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Subacute Phase of Rehabilitation

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A spinal cord injured individual is forced to rely on their upper extremities for their weight bearing activities such as transfers, mobility needs, and ADLs using limbs that were designed to place hands in space (Consortium for Spinal Cord Medicine 2005; Dalyan et al., 1999; Dyson-Hudson & Kirshblum 2004). Repeated use of the upper limb for weight bearing activities such as manual wheelchair propulsion, transfers, raised ischial pressure reliefs (weight shifts), and reaching from a seated position in the wheelchair in environments designed for nondisabled individuals places a great deal of stress on the bones, joints, and soft tissues of the shoulder complex. The structures of the upper limb are therefore at significant risk for overuse and subsequent injury (Dyson-Hudson & Kirshblum 2004). Pain in the early post injury period is typically due to increased demands on anatomically weakened muscles or muscle weakness induced because of deconditioning.

Upper limb pain is known to interfere with a wide range of functional activities, transfers, ambulation, pressure relief, and self-care (Curtis et al., 1995a, Dalyan et al., 1999); many individuals report alteration/cessation of activities critical to functional independence (Pentland & Twomey 1994; Sie et al., 1992). Shoulder pain may be functionally and economically equivalent to a higher level of lesion (Salisbury et al., 2003). Dalyan et al. (1999) reported that of individuals with upper limb pain, 26% needed additional help with functional activities and 28% reported limitations of independence. Subbarao et al. (1994) and Gerhart et al. (1993) found that individuals with SCI reported that their dependence in personal care assistance fluctuated with upper limb pain and was a major reason for functional decline. The Consortium for Spinal Cord Medicine (2005) has written clinical practice guidelines “Preservation of Upper Limb Function Following Spinal Cord Injury: A Clinical Practice Guideline for Health Care Professionals,” to address upper limb problems. Recent studies have also started to explore factors that relate to upper extremity pain (Barbetta et al., 2016).

In the subacute phase of rehabilitation, the strategies that were initiated during the acute phase of rehabilitation are continued (Field-Fote, 2009). Adjustments may be made to the approaches to rehabilitation, however, working towards the therapeutic goals to help persons with SCI achieve optimal functioning continues. Exercises to strengthen the upper limb during this phase of rehabilitation can include progressive increases to the resistance of weight to improve muscle strength (Field-Fote, 2009). Hand grasping and opening are also a focus of this phase of rehabilitation.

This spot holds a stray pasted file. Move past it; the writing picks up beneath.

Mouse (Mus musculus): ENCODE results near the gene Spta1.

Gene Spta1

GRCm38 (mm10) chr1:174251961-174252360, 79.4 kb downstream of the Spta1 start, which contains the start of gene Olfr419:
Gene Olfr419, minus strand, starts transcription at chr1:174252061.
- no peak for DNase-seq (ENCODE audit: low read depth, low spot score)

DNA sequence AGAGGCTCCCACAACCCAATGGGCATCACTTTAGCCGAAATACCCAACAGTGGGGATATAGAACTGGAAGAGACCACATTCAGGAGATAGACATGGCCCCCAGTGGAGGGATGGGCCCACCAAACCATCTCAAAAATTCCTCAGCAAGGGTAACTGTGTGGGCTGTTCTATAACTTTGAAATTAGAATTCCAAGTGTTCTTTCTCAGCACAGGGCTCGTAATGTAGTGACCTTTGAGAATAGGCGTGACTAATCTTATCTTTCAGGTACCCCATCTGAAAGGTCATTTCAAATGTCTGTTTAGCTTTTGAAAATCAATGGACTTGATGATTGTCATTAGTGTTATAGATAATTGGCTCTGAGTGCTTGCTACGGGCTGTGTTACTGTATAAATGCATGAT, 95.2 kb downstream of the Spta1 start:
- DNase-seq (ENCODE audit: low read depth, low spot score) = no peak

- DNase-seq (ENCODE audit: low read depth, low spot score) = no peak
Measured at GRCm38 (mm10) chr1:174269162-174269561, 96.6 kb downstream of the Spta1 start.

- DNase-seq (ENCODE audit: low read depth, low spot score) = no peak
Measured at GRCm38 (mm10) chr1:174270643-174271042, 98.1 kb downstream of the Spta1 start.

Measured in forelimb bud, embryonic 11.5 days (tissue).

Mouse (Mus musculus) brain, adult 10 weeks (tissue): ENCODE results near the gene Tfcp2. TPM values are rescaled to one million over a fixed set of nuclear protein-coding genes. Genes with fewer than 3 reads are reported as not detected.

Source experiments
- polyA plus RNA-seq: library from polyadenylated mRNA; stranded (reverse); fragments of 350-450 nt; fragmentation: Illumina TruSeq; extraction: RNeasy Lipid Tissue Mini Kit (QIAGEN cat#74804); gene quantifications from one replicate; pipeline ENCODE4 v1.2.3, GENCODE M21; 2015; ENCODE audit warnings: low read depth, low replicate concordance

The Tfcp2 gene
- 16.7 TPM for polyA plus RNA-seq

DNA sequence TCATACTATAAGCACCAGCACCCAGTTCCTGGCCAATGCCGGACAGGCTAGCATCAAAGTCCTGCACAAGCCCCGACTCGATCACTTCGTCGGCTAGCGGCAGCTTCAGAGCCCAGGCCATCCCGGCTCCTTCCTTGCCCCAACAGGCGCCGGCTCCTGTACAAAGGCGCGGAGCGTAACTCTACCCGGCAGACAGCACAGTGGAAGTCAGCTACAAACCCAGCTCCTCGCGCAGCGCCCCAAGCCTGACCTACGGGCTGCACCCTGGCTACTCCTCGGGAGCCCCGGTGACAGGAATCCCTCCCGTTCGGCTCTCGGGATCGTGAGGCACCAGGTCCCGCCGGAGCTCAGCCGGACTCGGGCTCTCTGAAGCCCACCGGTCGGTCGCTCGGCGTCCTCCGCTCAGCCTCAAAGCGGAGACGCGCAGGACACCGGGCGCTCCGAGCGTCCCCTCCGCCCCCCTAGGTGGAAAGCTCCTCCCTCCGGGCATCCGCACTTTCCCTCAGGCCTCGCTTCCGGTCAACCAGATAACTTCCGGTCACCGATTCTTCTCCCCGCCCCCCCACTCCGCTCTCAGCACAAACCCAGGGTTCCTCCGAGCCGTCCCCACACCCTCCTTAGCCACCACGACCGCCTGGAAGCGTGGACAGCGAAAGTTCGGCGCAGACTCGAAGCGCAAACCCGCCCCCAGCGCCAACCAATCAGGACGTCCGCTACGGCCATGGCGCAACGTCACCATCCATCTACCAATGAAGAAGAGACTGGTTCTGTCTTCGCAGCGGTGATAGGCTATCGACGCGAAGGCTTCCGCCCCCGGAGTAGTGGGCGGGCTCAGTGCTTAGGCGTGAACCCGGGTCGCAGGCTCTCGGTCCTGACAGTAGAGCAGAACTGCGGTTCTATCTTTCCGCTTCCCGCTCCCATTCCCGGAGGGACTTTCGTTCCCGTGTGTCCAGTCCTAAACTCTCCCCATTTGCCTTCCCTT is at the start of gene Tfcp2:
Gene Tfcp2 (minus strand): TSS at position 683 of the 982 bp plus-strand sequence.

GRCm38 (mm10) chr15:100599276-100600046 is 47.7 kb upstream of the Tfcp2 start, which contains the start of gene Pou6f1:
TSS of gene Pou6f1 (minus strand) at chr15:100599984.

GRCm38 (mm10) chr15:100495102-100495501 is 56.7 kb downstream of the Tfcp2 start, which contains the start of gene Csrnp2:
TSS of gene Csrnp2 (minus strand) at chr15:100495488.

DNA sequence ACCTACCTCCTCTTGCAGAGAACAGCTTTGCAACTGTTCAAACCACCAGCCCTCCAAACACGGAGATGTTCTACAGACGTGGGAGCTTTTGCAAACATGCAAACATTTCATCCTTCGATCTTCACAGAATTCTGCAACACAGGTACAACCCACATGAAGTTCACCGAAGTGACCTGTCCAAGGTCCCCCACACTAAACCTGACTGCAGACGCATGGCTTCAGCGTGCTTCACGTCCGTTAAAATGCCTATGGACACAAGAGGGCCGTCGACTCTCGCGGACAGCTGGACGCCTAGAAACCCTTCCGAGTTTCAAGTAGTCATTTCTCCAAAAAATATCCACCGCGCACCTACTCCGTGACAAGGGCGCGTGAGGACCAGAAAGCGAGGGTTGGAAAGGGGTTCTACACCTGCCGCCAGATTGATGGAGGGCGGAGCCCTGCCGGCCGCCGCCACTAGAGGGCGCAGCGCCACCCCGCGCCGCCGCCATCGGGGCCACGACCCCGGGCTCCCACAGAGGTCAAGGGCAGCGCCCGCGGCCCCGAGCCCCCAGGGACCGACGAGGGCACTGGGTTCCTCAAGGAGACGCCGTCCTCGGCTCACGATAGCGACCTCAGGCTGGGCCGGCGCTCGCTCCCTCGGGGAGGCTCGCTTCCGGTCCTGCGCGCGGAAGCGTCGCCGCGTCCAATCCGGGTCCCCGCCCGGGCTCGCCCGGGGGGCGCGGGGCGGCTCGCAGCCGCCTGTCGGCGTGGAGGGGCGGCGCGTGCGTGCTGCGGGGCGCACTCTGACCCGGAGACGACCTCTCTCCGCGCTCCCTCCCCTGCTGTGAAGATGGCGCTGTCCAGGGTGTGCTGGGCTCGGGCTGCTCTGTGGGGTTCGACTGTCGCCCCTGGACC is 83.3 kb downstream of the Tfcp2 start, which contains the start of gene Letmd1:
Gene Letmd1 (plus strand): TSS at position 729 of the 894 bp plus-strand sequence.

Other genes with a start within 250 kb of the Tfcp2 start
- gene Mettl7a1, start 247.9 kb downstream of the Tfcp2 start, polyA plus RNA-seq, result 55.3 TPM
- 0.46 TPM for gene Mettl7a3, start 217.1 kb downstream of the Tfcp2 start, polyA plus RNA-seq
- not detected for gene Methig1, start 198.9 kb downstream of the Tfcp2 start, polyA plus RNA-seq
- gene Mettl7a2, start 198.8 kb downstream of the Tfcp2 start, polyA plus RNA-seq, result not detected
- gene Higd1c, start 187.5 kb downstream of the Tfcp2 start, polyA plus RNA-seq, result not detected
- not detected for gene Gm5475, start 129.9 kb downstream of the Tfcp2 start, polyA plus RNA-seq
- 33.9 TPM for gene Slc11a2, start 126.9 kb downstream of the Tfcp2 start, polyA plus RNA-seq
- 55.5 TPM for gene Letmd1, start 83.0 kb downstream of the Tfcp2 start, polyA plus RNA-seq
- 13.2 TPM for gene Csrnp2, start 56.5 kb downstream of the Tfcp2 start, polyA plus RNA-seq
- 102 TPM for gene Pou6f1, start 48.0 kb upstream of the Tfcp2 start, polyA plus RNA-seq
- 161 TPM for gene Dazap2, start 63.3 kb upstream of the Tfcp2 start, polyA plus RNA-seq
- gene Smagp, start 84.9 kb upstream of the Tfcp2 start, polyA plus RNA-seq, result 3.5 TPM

of this joint are very common due to lack of triceps innervation and the effects of increased tone and spasticity (Bryden et al., 2004; Grover et al., 1996).

Table 9: Subacute Phase of Rehabilitation
Discussion

Opening the hand to grasp for objects is often compromised after cervical SCI. Stahl etl al. (2015) hypothesized that persons with SCI demonstrate neuromuscular coordination strategies, allowing object-specific hand aperture scaling while reaching. This was tested with different sized objects and authors concluded that motor planning for aperture modulation is preserved despite the limitations on hand opening capacity and muscle co-activity (Stahl et al., 2015).

The increased use of the upper extremity has been associated with a higher occurrence of musculoskeletal pain among SCI injured individuals (Boninger et al., 2005). A retrospective chart review considered factors that are associated with musculoskeletal pain. This study found that women, tetraplegia, being over 41 years of age, exclusively using a wheelchair for locomotion, and being less than one-year post-injury were significantly related to the presence of musculoskeletal pain (Barbetta et al., 2016).

The following are the identified risk factors for the development of musculoskeletal pain (Barbetta et al. 2016):

  • Gender – women.
  • Compleness of injury- tetraplegia.
  • Time of injury- persons less than one-year post-injury.
  • Age – being over 41 years of age.
  • Locomotion – exlusively using a wheelchair.

Psychological interventions among non-SCI individuals with chronic pain are popular and it has been suggested that selected approaches may be useful for those with SCI (Consortium for Spinal Cord Medicine 2005). Cognitive-behavioural strategies have been found to produce changes in pain experience, increase positive cognitive coping and appraisal skills, and reduce pain behaviours (Morley et al., 1999). Cognitive-behavioural strategies have also been suggested to be beneficial among SCI injured individuals (Heutink et al., 2013).